WASHINGTON ( Associated Press) — In a victory for Democrats, the Supreme Court has reversed efforts by Republicans in North Carolina and Pennsylvania to block a state court-ordered congressional district plan.
In separate orders late Monday, judges are allowing maps chosen by each state’s Supreme Court to go into effect for the 2022 elections. Those maps are more suited to Democrats than those drawn by state legislatures.
In North Carolina, the map most likely will give Democrats an additional House seat in 2023.
The Pennsylvania map will also likely lead to the election of more Democrats, Republicans say, as both parties battle for control of the US House of Representatives in midterm elections in November.
The judges offered no explanation for their actions, as is common in emergency applications known as “shadow dockets”.
While the high court didn’t stop state court-ordered plans from being used in this year’s elections, four conservative justices indicated they want it to tackle the issue of state courts’ power over future federal elections. can limit it dramatically. Republicans argued that state courts do not have the authority to prejudge the decisions of Congress and legislatures regarding the conduct of presidential elections.
“We will have to resolve this question sooner or later, and the sooner we do so, the better. This case presented a good opportunity to consider the issue, but unfortunately the Court again denied this opportunity. Found,” wrote Justice Samuel Alito in disagreement with the order of the Supreme Court, which included Justices Neil Gorsuch and Clarence Thomas.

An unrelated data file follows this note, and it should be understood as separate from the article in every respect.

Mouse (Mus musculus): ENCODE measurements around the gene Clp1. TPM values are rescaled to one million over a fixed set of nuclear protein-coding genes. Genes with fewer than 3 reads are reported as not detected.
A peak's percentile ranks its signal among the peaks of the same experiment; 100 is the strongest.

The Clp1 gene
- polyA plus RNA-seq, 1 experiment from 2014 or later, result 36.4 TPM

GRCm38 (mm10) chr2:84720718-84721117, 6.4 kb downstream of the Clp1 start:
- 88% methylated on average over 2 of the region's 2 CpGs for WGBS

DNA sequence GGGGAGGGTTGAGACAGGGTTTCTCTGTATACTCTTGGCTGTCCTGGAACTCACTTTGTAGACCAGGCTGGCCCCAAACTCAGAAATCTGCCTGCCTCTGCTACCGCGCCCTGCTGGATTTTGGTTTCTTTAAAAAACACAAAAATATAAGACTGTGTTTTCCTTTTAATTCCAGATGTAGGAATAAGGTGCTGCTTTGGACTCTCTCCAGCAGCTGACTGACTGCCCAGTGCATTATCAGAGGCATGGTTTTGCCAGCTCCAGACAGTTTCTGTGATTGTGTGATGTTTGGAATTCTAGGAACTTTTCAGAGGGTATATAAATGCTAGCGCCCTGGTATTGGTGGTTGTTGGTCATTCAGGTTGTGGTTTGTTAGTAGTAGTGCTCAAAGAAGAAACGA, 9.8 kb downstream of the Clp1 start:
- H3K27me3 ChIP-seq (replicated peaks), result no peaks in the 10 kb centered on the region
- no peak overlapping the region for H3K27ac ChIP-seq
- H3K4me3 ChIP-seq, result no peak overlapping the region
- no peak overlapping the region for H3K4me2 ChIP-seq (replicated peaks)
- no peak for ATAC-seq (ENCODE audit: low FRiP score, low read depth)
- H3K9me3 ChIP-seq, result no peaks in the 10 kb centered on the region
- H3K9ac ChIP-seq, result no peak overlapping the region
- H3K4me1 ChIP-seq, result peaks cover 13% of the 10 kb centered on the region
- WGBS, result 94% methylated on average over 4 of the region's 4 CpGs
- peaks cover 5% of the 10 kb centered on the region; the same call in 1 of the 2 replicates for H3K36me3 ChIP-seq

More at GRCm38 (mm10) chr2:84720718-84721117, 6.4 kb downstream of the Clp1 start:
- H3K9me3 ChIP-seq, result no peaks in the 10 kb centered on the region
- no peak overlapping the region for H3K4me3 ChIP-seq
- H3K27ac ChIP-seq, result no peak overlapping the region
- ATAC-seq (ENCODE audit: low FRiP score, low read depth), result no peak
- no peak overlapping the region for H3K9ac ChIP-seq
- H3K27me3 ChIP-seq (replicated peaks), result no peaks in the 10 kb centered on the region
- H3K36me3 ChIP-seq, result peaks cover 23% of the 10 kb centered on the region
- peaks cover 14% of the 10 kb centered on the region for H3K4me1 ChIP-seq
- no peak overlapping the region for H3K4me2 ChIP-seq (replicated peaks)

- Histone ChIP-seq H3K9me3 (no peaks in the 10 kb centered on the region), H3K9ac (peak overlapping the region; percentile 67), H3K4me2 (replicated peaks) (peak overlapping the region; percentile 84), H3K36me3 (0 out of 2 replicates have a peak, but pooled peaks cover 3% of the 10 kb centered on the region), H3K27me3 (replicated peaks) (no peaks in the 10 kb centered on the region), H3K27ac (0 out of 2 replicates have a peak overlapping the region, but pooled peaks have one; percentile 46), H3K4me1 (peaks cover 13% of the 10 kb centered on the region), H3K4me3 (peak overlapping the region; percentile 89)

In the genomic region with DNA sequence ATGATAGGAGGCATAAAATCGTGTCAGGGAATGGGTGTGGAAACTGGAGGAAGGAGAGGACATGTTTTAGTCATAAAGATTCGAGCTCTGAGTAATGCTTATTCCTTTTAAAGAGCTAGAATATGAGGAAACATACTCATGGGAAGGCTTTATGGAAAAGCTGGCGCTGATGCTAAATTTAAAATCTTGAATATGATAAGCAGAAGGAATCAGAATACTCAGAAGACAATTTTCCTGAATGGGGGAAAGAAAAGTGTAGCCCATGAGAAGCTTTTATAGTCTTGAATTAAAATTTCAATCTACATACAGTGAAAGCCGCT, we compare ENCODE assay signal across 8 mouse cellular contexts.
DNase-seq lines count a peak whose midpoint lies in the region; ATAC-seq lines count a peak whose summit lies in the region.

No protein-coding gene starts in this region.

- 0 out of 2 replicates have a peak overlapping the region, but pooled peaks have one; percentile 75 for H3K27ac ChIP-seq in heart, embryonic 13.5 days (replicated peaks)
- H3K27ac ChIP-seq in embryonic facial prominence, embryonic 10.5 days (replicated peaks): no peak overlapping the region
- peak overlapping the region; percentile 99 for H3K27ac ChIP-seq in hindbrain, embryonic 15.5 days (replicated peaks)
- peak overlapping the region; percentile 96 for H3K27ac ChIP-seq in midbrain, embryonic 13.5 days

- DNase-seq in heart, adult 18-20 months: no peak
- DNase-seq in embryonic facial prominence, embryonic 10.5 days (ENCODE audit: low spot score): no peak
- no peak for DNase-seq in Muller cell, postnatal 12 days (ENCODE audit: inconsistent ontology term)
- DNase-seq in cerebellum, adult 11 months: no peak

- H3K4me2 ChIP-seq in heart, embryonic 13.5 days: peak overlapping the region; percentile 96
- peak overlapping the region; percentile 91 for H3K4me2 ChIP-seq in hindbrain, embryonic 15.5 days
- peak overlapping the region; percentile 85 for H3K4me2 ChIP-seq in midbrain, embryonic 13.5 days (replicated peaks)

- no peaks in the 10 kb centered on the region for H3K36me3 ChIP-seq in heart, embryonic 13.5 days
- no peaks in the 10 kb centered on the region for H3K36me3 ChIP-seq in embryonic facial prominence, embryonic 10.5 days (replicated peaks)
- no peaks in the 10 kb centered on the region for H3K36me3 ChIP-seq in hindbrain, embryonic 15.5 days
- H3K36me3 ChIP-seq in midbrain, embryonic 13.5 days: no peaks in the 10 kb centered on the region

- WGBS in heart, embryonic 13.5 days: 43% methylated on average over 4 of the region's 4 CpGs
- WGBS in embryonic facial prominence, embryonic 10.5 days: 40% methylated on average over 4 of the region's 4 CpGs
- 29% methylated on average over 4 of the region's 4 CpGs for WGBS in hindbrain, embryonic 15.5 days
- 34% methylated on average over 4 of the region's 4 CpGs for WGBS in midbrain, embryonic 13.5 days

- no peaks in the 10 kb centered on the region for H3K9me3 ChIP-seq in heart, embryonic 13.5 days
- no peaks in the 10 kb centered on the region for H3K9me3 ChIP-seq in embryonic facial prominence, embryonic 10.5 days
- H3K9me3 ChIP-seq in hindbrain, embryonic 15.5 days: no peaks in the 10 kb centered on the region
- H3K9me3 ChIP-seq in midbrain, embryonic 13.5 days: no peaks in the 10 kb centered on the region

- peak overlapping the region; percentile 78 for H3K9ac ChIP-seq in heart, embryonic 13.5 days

Justice Brett Kavanaugh made a similar point, but said he did not want to interfere with this year’s election process, which is already underway. The filing deadline in North Carolina was Friday.
Both states involved partisan wrangling and litigation over congressional redistribution in state courts, where the legislatures are controlled by Republicans, the governor is Democrat and the state’s supreme courts have a Democratic majority.
In Pennsylvania, Democratic Governor Tom Wolf vetoed a plan approved by the Republican-controlled Legislature, saying it was the result of a “partisan political process.”
The state, with a delegation of nine Democrats and nine Republicans, is losing one seat in the House after the 2020 census.
Republicans said the map they came up with would elect nine Democrats and eight Republicans. The GOP argued that state courts eventually stepped in and approved a map that would probably elect 10 Democrats.
North Carolina is picking up a seat in the House because of the population advantage. The Republican majority in the legislature drew up an initial plan that would likely result in 10 seats for Republicans and four for Democrats. The governor does not have veto power over redistribution plans in North Carolina.
After Democrats filed suit, the state’s High Court chose a map that would likely elect at least six Democrats.
Trials are ongoing in both states, but the Supreme Court indicated in Monday’s orders that elections to Congress in North Carolina and Pennsylvania this year will take place under a map approved by the states’ top courts.